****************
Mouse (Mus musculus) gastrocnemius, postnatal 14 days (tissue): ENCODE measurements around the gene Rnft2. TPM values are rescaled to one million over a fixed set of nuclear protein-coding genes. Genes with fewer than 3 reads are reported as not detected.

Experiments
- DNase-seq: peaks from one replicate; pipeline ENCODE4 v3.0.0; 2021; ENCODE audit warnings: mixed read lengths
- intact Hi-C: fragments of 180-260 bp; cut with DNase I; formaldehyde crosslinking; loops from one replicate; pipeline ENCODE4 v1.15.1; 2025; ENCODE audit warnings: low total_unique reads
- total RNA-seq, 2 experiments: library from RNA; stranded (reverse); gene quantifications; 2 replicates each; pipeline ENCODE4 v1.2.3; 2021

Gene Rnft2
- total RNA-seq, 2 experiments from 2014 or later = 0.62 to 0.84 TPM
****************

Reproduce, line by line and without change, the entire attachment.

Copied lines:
Mouse (Mus musculus) gastrocnemius, postnatal 14 days (tissue): ENCODE measurements around the gene Rnft2. TPM values are rescaled to one million over a fixed set of nuclear protein-coding genes. Genes with fewer than 3 reads are reported as not detected.

Experiments
- DNase-seq: peaks from one replicate; pipeline ENCODE4 v3.0.0; 2021; ENCODE audit warnings: mixed read lengths
- intact Hi-C: fragments of 180-260 bp; cut with DNase I; formaldehyde crosslinking; loops from one replicate; pipeline ENCODE4 v1.15.1; 2025; ENCODE audit warnings: low total_unique reads
- total RNA-seq, 2 experiments: library from RNA; stranded (reverse); gene quantifications; 2 replicates each; pipeline ENCODE4 v1.2.3; 2021

Gene Rnft2
- total RNA-seq, 2 experiments from 2014 or later = 0.62 to 0.84 TPM